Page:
Difference between euthanasia, assisted dying and assisted suicide

Difference between euthanasia, assisted dying and assisted suicide

“The main difference between euthanasia and assisted suicide is who performs the final, fatal act,” said Richard Huxtable, professor of medical ethics and law at the University of Bristol.

Euthanasia refers to active steps taken to end someone’s life to stop their suffering and the “final deed” is undertaken by someone other than the individual, for example a doctor. If the person concerned has requested this, it falls under the term “voluntary euthanasia”.

Assisted suicide is about helping someone to take their own life at their request – in other words the final deed is undertaken by the person themselves. Assisted dying can be used to mean both euthanasia, generally voluntary, and assisted suicide; however, some campaign groups use it to refer only to assisted suicide of terminally ill people.

“One of the dilemmas we have in these ongoing debates is how people use the various phrases,” says Huxtable. Most, but not all, jurisdictions that allow some form of euthanasia or assisted suicide require the involvement of medical professionals.

Palliative sedation, in which people can request to be kept under deep sedation until they die, is allowed in many countries, including the Netherlands and France – is not euthanasia.

Which countries permit any of these variants?

The Netherlands and Switzerland are the most well known, and Belgium considered perhaps the most liberal, but several other jurisdictions allow some form of euthanasia or assisted suicide. That said, permitted circumstances differ considerably.

In the Netherlands both euthanasia and assisted suicide are legal if the patient is enduring unbearable suffering and there is no prospect of improvement. Anyone from the age of 12 can request this, but parental consent is required if a child is under 16. There are a number of checks and balances, including that doctors must consult with at least one other, independent doctor on whether patient meets the necessary criteria.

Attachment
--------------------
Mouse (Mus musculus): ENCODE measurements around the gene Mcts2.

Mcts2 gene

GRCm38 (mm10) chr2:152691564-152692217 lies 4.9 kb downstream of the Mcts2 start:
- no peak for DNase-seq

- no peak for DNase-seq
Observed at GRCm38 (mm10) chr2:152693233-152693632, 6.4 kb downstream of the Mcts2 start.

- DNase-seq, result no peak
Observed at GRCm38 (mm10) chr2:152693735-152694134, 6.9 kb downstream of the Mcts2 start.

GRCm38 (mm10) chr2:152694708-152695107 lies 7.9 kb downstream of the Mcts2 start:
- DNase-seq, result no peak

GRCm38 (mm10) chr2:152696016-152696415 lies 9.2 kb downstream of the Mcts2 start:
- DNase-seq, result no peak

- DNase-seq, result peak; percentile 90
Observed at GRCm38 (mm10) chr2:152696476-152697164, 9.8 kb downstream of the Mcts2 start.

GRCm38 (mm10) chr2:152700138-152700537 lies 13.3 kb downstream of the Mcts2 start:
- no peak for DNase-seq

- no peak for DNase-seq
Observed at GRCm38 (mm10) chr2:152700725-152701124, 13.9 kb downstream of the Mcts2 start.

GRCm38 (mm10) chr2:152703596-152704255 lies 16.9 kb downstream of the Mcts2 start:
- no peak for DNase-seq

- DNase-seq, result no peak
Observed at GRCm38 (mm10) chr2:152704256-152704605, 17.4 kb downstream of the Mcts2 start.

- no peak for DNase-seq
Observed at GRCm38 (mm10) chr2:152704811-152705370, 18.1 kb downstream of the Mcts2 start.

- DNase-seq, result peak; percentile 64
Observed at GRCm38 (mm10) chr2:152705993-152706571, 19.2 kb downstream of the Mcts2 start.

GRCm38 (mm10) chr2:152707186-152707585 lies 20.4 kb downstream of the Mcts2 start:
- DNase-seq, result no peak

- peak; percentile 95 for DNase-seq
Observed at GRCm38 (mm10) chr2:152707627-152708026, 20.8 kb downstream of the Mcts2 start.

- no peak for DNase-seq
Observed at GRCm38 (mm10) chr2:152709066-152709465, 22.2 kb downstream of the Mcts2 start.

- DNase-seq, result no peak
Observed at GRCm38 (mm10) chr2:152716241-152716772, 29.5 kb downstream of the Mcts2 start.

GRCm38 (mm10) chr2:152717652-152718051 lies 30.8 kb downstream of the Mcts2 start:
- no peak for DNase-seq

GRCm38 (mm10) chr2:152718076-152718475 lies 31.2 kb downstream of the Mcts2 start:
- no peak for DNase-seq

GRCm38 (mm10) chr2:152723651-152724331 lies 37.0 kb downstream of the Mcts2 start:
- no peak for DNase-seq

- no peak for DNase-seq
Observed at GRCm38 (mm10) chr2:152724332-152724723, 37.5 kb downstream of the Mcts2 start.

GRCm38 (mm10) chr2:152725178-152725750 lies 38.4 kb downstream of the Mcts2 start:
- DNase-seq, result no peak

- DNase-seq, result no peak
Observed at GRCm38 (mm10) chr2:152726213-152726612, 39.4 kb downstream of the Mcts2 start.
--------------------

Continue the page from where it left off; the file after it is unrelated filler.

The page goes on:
Belgium, Luxembourg, Canada and Colombia also allow both euthanasia and assisted suicide, although there are differences – for example only terminal patients can request it in Colombia, while Belgium has no age restriction for children (although they must have a terminal illness).

Assisted suicide is more widely available than euthanasia. Among the places where people can choose to end their life this way are Switzerland and a number of US states including California, Colorado, Hawaii, New Jersey, Oregon, Washington state, Vermont and the District of Columbia. Laws permitting assisted suicide came into force in the Australian state of Victoria last month.

In Australia because of the tight laws, many terminally ill prefer to buy Nembutal the euthanasia drug and administer it themselves. They complain about the lack of government sympathy.

Again, the exact circumstances in which assisted suicide is allowed vary, with some jurisdictions – Oregon and Vermont – only allowing it in the case of terminal illness. For some places it is permitted not because laws have been passed, but because laws do not prohibit it. For example in Switzerland it is an offense to assist a suicide if it is done with selfish motives. “The result of that is there is this growth of not-for-profit organizations,” says Prof Penney Lewis, an expert on the law around end-of-life care at King’s College London.

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